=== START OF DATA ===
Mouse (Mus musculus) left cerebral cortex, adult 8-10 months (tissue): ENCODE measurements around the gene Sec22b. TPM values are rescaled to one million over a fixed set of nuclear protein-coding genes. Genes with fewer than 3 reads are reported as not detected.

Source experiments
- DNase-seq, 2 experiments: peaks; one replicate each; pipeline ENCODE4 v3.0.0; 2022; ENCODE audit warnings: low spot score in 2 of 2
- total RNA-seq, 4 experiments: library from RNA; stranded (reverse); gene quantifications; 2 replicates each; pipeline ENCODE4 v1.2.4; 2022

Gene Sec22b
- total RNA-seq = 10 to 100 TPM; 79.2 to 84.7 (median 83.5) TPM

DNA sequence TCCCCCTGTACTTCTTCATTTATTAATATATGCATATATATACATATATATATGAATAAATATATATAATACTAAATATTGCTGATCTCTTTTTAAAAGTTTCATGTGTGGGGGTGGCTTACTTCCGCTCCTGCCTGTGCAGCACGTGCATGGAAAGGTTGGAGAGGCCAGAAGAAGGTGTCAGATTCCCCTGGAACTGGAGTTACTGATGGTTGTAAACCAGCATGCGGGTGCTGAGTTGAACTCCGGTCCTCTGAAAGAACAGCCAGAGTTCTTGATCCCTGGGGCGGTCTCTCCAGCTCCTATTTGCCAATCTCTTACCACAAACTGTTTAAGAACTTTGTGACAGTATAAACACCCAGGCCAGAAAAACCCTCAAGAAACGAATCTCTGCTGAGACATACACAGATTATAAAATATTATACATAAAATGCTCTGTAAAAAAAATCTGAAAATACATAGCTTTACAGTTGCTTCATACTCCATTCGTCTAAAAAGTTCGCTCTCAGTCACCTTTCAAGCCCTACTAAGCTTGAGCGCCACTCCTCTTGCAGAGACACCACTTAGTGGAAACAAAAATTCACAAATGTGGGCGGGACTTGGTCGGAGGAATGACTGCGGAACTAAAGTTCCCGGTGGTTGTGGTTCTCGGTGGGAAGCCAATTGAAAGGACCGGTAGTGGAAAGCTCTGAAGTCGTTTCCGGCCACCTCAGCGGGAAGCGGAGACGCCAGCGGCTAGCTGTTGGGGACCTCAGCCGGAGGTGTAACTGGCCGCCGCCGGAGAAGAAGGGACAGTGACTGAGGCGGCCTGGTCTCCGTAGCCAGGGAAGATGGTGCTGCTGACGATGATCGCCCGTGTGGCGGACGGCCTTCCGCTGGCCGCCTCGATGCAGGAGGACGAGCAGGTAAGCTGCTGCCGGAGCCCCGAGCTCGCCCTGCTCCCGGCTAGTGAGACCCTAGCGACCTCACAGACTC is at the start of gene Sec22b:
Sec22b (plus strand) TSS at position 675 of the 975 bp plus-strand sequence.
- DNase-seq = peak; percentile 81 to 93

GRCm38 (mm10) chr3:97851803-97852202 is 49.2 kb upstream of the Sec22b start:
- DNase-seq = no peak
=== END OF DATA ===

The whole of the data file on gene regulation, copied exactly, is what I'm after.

Mouse (Mus musculus) left cerebral cortex, adult 8-10 months (tissue): ENCODE measurements around the gene Sec22b. TPM values are rescaled to one million over a fixed set of nuclear protein-coding genes. Genes with fewer than 3 reads are reported as not detected.

Source experiments
- DNase-seq, 2 experiments: peaks; one replicate each; pipeline ENCODE4 v3.0.0; 2022; ENCODE audit warnings: low spot score in 2 of 2
- total RNA-seq, 4 experiments: library from RNA; stranded (reverse); gene quantifications; 2 replicates each; pipeline ENCODE4 v1.2.4; 2022

Gene Sec22b
- total RNA-seq = 10 to 100 TPM; 79.2 to 84.7 (median 83.5) TPM

DNA sequence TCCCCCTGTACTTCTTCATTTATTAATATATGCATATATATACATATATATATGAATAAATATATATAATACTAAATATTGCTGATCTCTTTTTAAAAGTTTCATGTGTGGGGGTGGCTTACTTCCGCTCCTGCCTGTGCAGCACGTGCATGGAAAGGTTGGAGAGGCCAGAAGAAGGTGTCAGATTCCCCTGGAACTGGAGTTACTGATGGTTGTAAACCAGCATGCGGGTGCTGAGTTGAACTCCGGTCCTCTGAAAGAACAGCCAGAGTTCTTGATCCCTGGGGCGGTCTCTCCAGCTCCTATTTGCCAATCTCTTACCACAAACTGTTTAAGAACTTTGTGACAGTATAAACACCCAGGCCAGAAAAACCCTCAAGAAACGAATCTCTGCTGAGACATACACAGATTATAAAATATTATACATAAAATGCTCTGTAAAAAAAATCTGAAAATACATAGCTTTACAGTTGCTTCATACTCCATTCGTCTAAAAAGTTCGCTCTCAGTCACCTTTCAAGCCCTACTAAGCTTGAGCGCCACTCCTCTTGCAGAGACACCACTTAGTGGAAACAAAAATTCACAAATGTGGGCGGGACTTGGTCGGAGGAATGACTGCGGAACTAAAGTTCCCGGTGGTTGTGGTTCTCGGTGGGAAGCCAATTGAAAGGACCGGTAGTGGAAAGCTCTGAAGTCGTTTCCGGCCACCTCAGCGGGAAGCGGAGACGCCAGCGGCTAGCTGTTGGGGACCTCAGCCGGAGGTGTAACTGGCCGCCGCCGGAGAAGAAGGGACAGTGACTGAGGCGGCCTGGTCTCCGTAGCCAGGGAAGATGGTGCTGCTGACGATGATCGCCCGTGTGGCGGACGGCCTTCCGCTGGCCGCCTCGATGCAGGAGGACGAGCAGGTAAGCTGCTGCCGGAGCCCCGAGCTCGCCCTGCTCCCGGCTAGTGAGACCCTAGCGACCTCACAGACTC is at the start of gene Sec22b:
Sec22b (plus strand) TSS at position 675 of the 975 bp plus-strand sequence.
- DNase-seq = peak; percentile 81 to 93

GRCm38 (mm10) chr3:97851803-97852202 is 49.2 kb upstream of the Sec22b start:
- DNase-seq = no peak